Do NYC Cops Get Enough Firearms Training?

The majority of police officers will never fire their gun in a real-life scenario. Most of the time, it will rest on their hip. It’s because of this that NYPD officials think their officers don’t need a whole lot of training. A few days in retraining each year should be enough—but, is it?

Sure, police shootings are rare. You are more likely to be killed in a car accident than you are to be killed by a police officer. But, this is how it should be and the police shouldn’t be congratulated for acting the way they should. Instead, police administrators must look more closely at the times when officers step outside this norm, and what can be done to prevent “mistakes” on the odd chance an officer has to pull his weapon.

Taurus 85T Revolver vs. Kel-Tec P3AT PistolAccording to a NY Times piece, many on the force believe the NYPD doesn’t do enough to train their officers in high-stress, potential scenarios. One day of annual training is spent on the range, where the officer must qualify with at least 78% accuracy. Another day is spent in a sort of high-stakes role-playing, where officers are put in possible situations and made to think and act quickly under pressure.

The latter, many say, is the most useful training, helping officers determine when deadly force may actually be necessary, and teaching them to make these decisions in the heat of the moment.

Says one officer of the department, who spoke under the condition of anonymity, “Firearms training is important—it’s very important. And it’s something that is not taken seriously.”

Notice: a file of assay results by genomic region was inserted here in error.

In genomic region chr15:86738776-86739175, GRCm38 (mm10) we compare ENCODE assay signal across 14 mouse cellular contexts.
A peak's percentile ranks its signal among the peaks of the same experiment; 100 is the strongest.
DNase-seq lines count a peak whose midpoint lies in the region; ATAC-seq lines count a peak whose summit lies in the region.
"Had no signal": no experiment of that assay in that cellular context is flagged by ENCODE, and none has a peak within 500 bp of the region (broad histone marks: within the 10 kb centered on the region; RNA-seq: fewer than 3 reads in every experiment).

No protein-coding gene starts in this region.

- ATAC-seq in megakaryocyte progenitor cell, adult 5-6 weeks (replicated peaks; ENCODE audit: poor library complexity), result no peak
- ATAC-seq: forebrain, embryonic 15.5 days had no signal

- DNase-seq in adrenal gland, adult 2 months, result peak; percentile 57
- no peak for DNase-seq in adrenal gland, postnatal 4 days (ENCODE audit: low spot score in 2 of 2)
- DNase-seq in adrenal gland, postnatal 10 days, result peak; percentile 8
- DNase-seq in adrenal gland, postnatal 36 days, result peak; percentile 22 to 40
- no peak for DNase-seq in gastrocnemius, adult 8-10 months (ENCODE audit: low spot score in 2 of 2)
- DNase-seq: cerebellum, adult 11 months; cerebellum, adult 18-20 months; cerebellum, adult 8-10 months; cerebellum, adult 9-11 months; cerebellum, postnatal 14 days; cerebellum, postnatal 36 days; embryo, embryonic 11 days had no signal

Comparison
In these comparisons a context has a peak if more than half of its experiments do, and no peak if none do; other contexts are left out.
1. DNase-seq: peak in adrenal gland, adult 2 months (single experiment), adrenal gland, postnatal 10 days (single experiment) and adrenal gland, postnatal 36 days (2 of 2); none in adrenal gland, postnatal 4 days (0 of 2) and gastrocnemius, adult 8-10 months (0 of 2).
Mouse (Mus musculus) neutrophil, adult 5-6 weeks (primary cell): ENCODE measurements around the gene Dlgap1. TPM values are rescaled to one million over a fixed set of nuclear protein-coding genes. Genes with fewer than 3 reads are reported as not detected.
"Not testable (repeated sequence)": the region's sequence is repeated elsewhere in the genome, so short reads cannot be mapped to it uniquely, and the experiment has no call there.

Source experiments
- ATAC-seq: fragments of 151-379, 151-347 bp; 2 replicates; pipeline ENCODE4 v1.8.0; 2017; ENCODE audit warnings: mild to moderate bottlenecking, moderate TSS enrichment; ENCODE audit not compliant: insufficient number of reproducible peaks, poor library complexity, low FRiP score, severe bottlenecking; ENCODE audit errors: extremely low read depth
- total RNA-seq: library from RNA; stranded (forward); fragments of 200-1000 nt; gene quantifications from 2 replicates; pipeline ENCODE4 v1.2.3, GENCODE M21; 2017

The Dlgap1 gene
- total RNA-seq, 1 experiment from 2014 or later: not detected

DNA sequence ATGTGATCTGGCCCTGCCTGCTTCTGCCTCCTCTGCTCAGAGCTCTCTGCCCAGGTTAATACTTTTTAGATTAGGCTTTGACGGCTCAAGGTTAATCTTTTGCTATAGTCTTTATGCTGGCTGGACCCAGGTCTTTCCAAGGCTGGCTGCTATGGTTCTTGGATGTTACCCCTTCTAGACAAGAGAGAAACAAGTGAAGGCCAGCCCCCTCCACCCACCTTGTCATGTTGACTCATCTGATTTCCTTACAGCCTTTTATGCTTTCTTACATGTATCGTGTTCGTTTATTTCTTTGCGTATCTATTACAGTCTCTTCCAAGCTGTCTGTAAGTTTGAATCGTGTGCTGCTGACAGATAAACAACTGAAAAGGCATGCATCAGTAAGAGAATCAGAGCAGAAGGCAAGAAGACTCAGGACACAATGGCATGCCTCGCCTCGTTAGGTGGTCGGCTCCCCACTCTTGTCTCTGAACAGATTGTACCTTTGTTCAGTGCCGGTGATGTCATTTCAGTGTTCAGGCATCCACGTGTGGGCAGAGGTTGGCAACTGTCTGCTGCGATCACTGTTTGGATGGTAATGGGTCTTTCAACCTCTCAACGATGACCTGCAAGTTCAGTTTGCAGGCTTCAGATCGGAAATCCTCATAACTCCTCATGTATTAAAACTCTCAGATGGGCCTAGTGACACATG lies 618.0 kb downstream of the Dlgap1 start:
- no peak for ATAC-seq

“You can always train more,” said Commissioner Kelly upon hearing the suggestion that his officers aren’t receiving enough training due to budgetary concerns. “We can train people 30 days a year, 40 days a year. But obviously we have an obligation to get people on the street. We’re down 6,000 police officers already. How much training do you do?”

How much training do you do? That isn’t a question easily answered. But when officers are found shooting people when the situation didn’t warrant it, perhaps the answer is a simple: “More”.

The RAND corporation, following the police shooting of unarmed groom-to-be Sean Bell, analyzed the NYPD firearms’ training course and determined “The size of the class in attendance … and the limited amount of time allocated to the role-playing exercises meant that no single recruit participated in more than one exercise and that approximately half of the recruits did not have an active role in any exercise.” Also, “The number of trainees and limited time for the class meant that there was no time for ‘do-overs.’ ”

Maybe there can never be enough firearms training for police officers. Perhaps the risk of a “mistake” will always be present. But, the city should do whatever possible to minimize this risk, even if that means spending more money.

The likelihood of you being shot by police is slim. But, officers misuse their power in other ways. We frequently hear of people who believe their arrest was unwarranted and the charges against them unfair. Whether you are accused of disorderly conduct or selling drugs, you need someone on your side when you go before the judge. Contact us today to discuss your options. 

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